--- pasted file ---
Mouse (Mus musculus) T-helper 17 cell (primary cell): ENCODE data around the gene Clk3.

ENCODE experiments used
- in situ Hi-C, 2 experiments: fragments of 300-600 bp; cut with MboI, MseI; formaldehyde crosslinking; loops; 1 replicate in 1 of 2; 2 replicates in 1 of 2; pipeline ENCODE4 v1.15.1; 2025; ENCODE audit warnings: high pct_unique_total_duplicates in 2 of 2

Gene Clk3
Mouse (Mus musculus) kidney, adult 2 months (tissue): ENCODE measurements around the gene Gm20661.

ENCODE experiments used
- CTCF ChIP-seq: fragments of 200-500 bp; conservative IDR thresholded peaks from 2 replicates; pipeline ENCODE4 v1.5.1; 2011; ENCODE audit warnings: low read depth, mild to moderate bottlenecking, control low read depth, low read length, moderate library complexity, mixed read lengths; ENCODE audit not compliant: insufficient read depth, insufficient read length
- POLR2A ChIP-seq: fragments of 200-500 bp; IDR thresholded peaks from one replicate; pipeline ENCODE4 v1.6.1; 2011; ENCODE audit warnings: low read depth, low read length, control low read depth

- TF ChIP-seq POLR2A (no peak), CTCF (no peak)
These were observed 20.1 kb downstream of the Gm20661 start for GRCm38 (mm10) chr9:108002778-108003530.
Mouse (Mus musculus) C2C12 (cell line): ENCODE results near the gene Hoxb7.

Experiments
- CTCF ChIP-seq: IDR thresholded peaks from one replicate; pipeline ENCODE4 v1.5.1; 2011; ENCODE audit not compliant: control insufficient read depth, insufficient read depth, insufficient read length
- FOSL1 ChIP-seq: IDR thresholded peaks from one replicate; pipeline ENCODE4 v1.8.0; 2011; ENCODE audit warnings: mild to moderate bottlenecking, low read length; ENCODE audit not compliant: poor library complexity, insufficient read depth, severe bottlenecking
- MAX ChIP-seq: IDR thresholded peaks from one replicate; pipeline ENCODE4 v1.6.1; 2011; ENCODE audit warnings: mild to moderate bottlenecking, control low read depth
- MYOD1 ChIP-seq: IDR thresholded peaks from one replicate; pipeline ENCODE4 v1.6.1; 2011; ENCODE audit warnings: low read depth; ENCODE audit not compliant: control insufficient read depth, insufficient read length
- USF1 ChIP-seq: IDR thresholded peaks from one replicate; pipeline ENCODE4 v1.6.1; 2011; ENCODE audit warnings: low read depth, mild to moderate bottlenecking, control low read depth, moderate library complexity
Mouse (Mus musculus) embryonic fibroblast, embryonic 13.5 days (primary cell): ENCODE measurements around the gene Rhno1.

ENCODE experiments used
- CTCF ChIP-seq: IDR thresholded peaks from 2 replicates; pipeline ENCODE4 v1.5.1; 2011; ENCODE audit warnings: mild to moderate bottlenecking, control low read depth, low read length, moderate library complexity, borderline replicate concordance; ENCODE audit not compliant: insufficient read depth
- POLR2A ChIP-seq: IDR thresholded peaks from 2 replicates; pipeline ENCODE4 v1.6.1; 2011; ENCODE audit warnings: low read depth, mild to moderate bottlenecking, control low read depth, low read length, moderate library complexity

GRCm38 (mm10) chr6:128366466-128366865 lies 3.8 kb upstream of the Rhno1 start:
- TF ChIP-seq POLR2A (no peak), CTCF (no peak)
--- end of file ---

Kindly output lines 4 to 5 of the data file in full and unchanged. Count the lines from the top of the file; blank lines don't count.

Gene Clk3
Mouse (Mus musculus) kidney, adult 2 months (tissue): ENCODE measurements around the gene Gm20661.